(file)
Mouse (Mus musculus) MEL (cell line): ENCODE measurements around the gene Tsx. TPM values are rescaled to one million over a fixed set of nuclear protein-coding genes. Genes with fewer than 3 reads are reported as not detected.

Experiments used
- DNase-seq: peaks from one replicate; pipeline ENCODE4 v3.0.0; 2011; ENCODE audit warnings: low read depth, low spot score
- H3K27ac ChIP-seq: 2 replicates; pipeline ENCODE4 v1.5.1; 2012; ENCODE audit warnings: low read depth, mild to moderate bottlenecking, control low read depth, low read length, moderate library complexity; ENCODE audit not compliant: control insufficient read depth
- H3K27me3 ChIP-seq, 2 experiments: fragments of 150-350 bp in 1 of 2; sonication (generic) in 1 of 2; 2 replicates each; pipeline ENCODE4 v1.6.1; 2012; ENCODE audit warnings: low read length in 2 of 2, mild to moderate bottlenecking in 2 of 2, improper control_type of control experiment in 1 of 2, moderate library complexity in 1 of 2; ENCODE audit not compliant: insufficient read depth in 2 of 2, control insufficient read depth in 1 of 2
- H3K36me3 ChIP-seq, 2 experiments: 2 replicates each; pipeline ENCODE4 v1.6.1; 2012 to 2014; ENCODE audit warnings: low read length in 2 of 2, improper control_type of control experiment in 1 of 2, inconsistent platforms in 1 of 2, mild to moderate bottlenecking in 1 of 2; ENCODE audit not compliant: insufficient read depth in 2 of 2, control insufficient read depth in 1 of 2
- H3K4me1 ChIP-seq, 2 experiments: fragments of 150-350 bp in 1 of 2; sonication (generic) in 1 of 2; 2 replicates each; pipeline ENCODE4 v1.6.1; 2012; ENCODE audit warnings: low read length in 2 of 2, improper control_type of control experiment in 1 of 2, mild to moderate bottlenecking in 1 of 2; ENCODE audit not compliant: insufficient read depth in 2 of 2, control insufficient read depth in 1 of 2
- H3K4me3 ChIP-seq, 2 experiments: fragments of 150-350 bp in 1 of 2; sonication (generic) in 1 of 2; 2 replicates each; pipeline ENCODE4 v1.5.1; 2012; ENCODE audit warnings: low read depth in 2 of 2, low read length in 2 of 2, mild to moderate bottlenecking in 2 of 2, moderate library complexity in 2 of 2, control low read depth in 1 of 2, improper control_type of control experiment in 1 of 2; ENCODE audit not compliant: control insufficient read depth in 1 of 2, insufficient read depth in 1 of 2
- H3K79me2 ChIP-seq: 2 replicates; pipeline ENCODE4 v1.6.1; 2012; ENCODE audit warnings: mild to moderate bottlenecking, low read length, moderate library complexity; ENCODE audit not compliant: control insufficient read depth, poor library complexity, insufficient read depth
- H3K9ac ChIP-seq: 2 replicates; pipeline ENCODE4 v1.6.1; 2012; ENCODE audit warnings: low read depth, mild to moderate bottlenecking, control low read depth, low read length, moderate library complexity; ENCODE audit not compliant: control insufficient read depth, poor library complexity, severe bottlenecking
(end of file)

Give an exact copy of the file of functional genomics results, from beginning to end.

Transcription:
Mouse (Mus musculus) MEL (cell line): ENCODE measurements around the gene Tsx. TPM values are rescaled to one million over a fixed set of nuclear protein-coding genes. Genes with fewer than 3 reads are reported as not detected.

Experiments used
- DNase-seq: peaks from one replicate; pipeline ENCODE4 v3.0.0; 2011; ENCODE audit warnings: low read depth, low spot score
- H3K27ac ChIP-seq: 2 replicates; pipeline ENCODE4 v1.5.1; 2012; ENCODE audit warnings: low read depth, mild to moderate bottlenecking, control low read depth, low read length, moderate library complexity; ENCODE audit not compliant: control insufficient read depth
- H3K27me3 ChIP-seq, 2 experiments: fragments of 150-350 bp in 1 of 2; sonication (generic) in 1 of 2; 2 replicates each; pipeline ENCODE4 v1.6.1; 2012; ENCODE audit warnings: low read length in 2 of 2, mild to moderate bottlenecking in 2 of 2, improper control_type of control experiment in 1 of 2, moderate library complexity in 1 of 2; ENCODE audit not compliant: insufficient read depth in 2 of 2, control insufficient read depth in 1 of 2
- H3K36me3 ChIP-seq, 2 experiments: 2 replicates each; pipeline ENCODE4 v1.6.1; 2012 to 2014; ENCODE audit warnings: low read length in 2 of 2, improper control_type of control experiment in 1 of 2, inconsistent platforms in 1 of 2, mild to moderate bottlenecking in 1 of 2; ENCODE audit not compliant: insufficient read depth in 2 of 2, control insufficient read depth in 1 of 2
- H3K4me1 ChIP-seq, 2 experiments: fragments of 150-350 bp in 1 of 2; sonication (generic) in 1 of 2; 2 replicates each; pipeline ENCODE4 v1.6.1; 2012; ENCODE audit warnings: low read length in 2 of 2, improper control_type of control experiment in 1 of 2, mild to moderate bottlenecking in 1 of 2; ENCODE audit not compliant: insufficient read depth in 2 of 2, control insufficient read depth in 1 of 2
- H3K4me3 ChIP-seq, 2 experiments: fragments of 150-350 bp in 1 of 2; sonication (generic) in 1 of 2; 2 replicates each; pipeline ENCODE4 v1.5.1; 2012; ENCODE audit warnings: low read depth in 2 of 2, low read length in 2 of 2, mild to moderate bottlenecking in 2 of 2, moderate library complexity in 2 of 2, control low read depth in 1 of 2, improper control_type of control experiment in 1 of 2; ENCODE audit not compliant: control insufficient read depth in 1 of 2, insufficient read depth in 1 of 2
- H3K79me2 ChIP-seq: 2 replicates; pipeline ENCODE4 v1.6.1; 2012; ENCODE audit warnings: mild to moderate bottlenecking, low read length, moderate library complexity; ENCODE audit not compliant: control insufficient read depth, poor library complexity, insufficient read depth
- H3K9ac ChIP-seq: 2 replicates; pipeline ENCODE4 v1.6.1; 2012; ENCODE audit warnings: low read depth, mild to moderate bottlenecking, control low read depth, low read length, moderate library complexity; ENCODE audit not compliant: control insufficient read depth, poor library complexity, severe bottlenecking